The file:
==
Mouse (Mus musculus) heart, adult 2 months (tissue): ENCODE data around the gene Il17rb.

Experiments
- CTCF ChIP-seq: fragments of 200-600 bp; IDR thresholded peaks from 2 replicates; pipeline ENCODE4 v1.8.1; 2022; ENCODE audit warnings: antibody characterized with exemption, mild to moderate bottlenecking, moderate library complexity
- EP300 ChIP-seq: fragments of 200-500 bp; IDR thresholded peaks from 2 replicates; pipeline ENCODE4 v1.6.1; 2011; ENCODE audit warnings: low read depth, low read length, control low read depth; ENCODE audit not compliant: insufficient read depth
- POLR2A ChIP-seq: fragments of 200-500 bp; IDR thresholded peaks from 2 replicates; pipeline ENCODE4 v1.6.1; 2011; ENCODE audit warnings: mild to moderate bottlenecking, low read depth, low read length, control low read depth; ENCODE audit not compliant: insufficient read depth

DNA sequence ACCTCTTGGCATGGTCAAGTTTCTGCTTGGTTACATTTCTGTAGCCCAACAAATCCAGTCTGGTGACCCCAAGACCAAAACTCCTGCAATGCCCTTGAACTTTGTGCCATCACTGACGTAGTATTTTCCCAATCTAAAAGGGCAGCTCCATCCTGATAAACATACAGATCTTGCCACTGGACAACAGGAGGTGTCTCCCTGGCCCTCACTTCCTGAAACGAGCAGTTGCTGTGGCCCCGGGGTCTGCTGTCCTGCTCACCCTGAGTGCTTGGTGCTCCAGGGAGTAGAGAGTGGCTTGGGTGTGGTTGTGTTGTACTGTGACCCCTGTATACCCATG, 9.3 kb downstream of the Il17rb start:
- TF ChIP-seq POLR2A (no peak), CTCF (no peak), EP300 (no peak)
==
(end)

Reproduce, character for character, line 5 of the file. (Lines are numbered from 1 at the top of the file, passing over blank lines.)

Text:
- POLR2A ChIP-seq: fragments of 200-500 bp; IDR thresholded peaks from 2 replicates; pipeline ENCODE4 v1.6.1; 2011; ENCODE audit warnings: mild to moderate bottlenecking, low read depth, low read length, control low read depth; ENCODE audit not compliant: insufficient read depth